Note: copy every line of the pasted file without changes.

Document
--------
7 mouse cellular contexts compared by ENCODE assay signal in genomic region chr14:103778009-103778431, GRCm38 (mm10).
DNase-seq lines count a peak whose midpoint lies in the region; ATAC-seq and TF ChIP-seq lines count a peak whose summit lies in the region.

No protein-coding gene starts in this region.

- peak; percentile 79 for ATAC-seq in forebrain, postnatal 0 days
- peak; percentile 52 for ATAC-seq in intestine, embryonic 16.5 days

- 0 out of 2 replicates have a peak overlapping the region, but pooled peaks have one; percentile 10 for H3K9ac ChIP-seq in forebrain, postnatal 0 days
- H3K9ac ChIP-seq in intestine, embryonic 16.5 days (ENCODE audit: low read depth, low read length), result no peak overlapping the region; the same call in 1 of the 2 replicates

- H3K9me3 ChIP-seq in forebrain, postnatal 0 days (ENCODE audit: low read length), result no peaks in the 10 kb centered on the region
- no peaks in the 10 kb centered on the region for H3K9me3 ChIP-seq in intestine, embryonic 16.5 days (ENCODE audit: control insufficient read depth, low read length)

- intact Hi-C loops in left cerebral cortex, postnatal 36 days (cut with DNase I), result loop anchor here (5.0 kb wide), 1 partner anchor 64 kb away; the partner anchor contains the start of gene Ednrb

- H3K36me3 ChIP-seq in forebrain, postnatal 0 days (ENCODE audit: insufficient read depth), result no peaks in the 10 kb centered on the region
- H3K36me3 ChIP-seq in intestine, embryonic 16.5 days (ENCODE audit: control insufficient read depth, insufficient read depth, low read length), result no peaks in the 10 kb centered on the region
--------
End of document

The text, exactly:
7 mouse cellular contexts compared by ENCODE assay signal in genomic region chr14:103778009-103778431, GRCm38 (mm10).
DNase-seq lines count a peak whose midpoint lies in the region; ATAC-seq and TF ChIP-seq lines count a peak whose summit lies in the region.

No protein-coding gene starts in this region.

- peak; percentile 79 for ATAC-seq in forebrain, postnatal 0 days
- peak; percentile 52 for ATAC-seq in intestine, embryonic 16.5 days

- 0 out of 2 replicates have a peak overlapping the region, but pooled peaks have one; percentile 10 for H3K9ac ChIP-seq in forebrain, postnatal 0 days
- H3K9ac ChIP-seq in intestine, embryonic 16.5 days (ENCODE audit: low read depth, low read length), result no peak overlapping the region; the same call in 1 of the 2 replicates

- H3K9me3 ChIP-seq in forebrain, postnatal 0 days (ENCODE audit: low read length), result no peaks in the 10 kb centered on the region
- no peaks in the 10 kb centered on the region for H3K9me3 ChIP-seq in intestine, embryonic 16.5 days (ENCODE audit: control insufficient read depth, low read length)

- intact Hi-C loops in left cerebral cortex, postnatal 36 days (cut with DNase I), result loop anchor here (5.0 kb wide), 1 partner anchor 64 kb away; the partner anchor contains the start of gene Ednrb

- H3K36me3 ChIP-seq in forebrain, postnatal 0 days (ENCODE audit: insufficient read depth), result no peaks in the 10 kb centered on the region
- H3K36me3 ChIP-seq in intestine, embryonic 16.5 days (ENCODE audit: control insufficient read depth, insufficient read depth, low read length), result no peaks in the 10 kb centered on the region